iDE Global WASH
Installment payment plans enable more households to purchase, but present new challenges for the sanitation business.
A majority of households without toilets tend to be poor or extremely poor. These customers rarely have the ability to purchase a toilet up front, as they do not usually have enough savings to buy with cash. The Sama Sama team knew that this issue would be especially pronounced in northern Ghana when we began selling Sama Sama-branded toilets, which are relatively expensive compared to lower-quality, less durable products on the market.
Designing a payment plan
The Sama Sama team dedicated itself early on to understanding how best to tackle the cash-constraint problem. We started by engaging with a leading emerging-markets finance consultant, Amplify Markets, to assess sanitation financing options in northern Ghana. This included an in-depth analysis of external financing options, mostly from national and rural banks, microfinance institutions (MFIs), cooperatives, and Susu groups (informal loan clubs). Sama Sama assessed these groups’ willingness and ability to provide sanitation loans to toilet customers and suppliers. This assessment helped narrow the list of potential partners and, eventually, Sama Sama focused on piloting a relationship with a local bank.
Challenges and setbacks
Despite an initially promising relationship, the Sama Sama team quickly ran into unforeseen challenges. The bank’s strict lending criteria made it difficult to get loans approved for Sama Sama customers, especially because the toilet product was not an income-generating asset. In addition, many Sama Sama customers were reluctant to take on formal debt. As a result, more than six months into this partnership, only one toilet loan had been approved. In the face of these obstacles, the Sama Sama team changed course to focus on developing an internal financing model that would provide more control over this critical component of the business model. This decision was made possible by partners like the Helmsley Foundation, through providing seed capital, and Kiva, which granted Sama Sama one of its first-ever direct-to-social-enterprise loans.
Trying out different terms
We initially offered repayment terms of 12 and 18 months, but found that the resulting monthly payments were still too high for certain households. In July 2019, we added the option of a 24-month payment plan, enabling a household to put a 300 GHS deposit down with 24 monthly payments of 38 GHS each, around $7 per month. By September 2019, 17 percent of households selecting an installment plan opted for this new 24-month schedule.
Ultimately, Sama Sama pulled back on the 24-month payment option in February 2020 because the modest increase in sales that resulted did not outweigh the additional working capital demands placed on the business. Nonetheless, installment payment plans continue to be a key ingredient in Sama Sama’s success. 85% of the enterprise’s sales are made to customers who pay through an installment plan. This type of financial solution will become increasingly important as Sama Sama continues to grow its business.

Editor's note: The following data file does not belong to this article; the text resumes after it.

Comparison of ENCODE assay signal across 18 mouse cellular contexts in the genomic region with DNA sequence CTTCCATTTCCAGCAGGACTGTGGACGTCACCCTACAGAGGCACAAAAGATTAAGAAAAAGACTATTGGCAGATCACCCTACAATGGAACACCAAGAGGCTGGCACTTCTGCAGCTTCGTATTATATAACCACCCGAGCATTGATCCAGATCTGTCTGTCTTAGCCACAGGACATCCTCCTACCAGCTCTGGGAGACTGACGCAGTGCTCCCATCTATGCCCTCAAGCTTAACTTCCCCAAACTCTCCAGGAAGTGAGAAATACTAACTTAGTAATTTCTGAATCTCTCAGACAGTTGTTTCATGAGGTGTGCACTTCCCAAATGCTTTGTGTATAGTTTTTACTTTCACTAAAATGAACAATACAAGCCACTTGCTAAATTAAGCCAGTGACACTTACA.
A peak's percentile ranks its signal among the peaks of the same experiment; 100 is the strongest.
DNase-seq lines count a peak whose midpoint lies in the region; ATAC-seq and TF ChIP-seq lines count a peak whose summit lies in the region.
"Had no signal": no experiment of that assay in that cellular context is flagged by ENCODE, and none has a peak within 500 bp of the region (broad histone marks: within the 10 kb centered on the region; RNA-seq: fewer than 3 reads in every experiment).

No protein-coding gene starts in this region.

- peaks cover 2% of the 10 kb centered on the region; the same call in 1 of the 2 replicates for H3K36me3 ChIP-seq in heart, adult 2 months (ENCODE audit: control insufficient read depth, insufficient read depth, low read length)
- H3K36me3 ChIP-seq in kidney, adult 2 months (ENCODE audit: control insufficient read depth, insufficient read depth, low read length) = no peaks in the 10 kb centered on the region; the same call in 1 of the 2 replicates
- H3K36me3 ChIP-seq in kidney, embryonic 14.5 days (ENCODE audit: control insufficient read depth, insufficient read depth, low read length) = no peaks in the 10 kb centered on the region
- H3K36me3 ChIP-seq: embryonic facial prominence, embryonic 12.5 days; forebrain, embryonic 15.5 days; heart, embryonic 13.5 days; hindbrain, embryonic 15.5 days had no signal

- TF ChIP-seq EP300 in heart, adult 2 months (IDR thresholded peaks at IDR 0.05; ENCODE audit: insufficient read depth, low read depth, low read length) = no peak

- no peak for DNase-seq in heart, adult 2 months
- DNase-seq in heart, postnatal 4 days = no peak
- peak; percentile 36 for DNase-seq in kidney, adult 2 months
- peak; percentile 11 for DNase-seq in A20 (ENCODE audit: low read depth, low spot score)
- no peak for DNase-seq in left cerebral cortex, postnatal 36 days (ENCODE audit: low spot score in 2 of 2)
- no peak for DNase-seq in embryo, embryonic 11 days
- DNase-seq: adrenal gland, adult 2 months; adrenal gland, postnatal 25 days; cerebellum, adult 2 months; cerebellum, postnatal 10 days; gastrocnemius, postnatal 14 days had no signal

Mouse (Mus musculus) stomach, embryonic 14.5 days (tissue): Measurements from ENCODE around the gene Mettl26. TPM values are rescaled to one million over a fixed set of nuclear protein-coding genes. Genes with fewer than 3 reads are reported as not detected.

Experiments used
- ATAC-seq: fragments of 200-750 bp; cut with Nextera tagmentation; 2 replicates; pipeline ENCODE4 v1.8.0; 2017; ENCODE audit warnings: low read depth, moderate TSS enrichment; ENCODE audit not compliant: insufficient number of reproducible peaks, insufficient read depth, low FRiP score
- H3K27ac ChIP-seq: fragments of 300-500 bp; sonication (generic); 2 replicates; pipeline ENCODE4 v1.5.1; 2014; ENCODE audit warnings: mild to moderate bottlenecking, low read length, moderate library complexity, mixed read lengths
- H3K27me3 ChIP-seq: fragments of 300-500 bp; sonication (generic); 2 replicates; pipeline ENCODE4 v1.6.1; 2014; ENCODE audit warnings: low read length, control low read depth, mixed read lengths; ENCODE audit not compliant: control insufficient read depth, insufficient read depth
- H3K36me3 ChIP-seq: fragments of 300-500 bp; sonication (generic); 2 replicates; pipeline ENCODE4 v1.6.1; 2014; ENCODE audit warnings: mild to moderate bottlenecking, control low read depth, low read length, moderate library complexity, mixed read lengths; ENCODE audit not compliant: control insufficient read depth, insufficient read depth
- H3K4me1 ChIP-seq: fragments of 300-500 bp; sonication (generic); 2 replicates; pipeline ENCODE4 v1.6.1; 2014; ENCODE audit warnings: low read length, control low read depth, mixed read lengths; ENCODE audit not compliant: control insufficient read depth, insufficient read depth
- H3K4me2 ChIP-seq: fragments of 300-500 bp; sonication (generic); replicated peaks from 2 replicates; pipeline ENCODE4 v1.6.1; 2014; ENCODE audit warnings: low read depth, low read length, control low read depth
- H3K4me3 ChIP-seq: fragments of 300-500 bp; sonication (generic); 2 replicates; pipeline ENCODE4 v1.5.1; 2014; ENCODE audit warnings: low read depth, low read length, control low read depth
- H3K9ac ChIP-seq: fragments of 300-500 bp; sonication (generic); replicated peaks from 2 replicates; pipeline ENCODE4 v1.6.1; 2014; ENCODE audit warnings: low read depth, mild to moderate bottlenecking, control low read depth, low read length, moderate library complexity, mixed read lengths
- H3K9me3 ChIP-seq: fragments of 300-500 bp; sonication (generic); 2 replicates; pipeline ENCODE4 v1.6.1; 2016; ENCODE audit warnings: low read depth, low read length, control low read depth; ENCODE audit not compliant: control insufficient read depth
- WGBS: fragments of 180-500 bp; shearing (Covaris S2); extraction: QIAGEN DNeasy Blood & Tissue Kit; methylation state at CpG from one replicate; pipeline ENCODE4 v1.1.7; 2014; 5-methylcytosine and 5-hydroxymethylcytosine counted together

Credit assessment issues
Because an installment plan is essentially a loan to the household, it is important for Sama Sama to be able to determine the ability of a customer to pay over that time period. In the beginning, we made these determinations through a manual creditworthiness assessment. This was a cumbersome process and many customers struggled to provide the required information. A year later, in spite of the inefficient process, the Sama Sama customer base quadrupled, but it became imperative to adopt a faster and more reliable means of assessing customer creditworthiness to continue scaling into new market territories.
To address this issue, we partnered with Entrepreneurial Finance Lab (EFL) to explore a new, mobile-based psychometric credit-risk model. Sama Sama sales agents could easily perform the assessment in the field through a 30- to 45-minute survey administered to the customer on an Android smartphone. The survey enabled Sama Sama to evaluate the respondent’s attitude on key dimensions such as fulfilling obligations and community connections and trust. These factors were weighted and combined into an algorithm to produce an estimate of the household’s willingness to repay. If the household scored above a predetermined threshold, then they were approved for an installment payment plan.
The EFL partnership allowed us to more efficiently assess our customers’ creditworthiness while making the process easier and more enjoyable for them. This initial experience has allowed us to pivot to creating our own assessment model, which we are currently developing with customer data and repayment information gathered from the field. This model will be critical as we balance our drive to provide equitable access to high quality WASH services with our goal of creating a financially viable enterprise in northern Ghana.